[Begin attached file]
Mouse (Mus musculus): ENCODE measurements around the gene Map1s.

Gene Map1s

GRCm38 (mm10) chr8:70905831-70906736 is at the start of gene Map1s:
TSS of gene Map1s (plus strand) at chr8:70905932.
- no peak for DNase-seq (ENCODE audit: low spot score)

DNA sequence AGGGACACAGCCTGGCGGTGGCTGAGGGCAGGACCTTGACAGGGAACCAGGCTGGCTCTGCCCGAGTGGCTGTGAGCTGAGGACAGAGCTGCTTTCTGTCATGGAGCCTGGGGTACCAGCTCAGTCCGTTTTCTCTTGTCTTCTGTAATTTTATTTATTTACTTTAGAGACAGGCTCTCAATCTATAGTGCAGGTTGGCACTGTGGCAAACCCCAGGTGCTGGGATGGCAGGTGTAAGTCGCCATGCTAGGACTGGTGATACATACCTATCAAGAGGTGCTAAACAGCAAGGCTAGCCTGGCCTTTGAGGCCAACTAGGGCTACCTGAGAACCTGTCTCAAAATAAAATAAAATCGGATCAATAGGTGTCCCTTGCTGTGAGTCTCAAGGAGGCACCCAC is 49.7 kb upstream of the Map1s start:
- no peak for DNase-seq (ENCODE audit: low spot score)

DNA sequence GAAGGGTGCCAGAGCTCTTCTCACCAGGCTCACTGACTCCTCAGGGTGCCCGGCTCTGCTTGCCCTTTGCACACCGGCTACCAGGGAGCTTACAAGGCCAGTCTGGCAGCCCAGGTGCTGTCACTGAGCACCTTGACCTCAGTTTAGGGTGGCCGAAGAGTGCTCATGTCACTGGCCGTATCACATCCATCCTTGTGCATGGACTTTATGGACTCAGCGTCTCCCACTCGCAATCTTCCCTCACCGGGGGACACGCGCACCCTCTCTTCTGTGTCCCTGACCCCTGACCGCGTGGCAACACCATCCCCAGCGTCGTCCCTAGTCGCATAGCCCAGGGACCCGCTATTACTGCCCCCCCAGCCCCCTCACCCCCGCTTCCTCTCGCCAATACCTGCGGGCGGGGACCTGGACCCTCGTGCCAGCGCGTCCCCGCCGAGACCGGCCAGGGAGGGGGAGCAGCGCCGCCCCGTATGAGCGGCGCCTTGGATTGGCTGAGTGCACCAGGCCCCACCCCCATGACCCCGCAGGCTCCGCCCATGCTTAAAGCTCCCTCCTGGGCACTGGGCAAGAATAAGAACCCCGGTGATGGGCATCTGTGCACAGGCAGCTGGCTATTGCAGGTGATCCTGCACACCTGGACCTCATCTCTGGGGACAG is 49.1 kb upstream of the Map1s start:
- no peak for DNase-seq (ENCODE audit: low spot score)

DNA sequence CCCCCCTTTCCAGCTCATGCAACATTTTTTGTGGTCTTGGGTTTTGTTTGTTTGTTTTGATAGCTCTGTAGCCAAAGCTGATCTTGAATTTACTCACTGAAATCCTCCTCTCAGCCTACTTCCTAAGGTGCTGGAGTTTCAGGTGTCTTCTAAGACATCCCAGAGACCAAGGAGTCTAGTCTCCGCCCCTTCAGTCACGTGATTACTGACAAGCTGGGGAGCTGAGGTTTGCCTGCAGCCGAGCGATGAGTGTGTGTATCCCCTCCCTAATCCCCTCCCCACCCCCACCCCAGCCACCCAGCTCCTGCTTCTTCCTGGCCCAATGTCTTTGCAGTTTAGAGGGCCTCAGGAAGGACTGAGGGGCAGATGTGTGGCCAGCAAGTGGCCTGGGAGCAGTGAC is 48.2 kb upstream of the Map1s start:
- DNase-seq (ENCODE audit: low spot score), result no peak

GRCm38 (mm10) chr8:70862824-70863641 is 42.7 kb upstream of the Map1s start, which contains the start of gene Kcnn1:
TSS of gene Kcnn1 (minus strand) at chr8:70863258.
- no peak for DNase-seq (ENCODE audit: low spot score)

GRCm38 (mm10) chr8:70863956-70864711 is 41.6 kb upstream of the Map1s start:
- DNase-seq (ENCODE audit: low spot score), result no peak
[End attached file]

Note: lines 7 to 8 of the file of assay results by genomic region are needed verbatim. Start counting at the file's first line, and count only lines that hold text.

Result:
- no peak for DNase-seq (ENCODE audit: low spot score)

DNA sequence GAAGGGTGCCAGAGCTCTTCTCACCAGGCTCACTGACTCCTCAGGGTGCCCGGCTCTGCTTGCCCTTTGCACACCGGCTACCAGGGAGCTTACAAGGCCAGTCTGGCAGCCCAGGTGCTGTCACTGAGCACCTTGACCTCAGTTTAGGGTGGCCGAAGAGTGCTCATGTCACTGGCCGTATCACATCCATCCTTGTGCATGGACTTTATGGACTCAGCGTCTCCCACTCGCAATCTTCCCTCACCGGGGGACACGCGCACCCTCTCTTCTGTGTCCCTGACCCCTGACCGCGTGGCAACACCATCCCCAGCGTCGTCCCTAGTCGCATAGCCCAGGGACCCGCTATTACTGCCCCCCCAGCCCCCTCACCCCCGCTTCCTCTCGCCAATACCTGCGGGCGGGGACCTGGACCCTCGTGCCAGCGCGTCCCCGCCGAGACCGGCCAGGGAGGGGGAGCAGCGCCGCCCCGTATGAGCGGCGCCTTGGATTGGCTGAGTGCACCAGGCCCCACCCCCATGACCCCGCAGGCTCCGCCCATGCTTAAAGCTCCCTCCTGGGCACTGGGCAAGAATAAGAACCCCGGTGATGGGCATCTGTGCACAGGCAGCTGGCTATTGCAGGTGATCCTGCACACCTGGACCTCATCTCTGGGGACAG is 49.1 kb upstream of the Map1s start: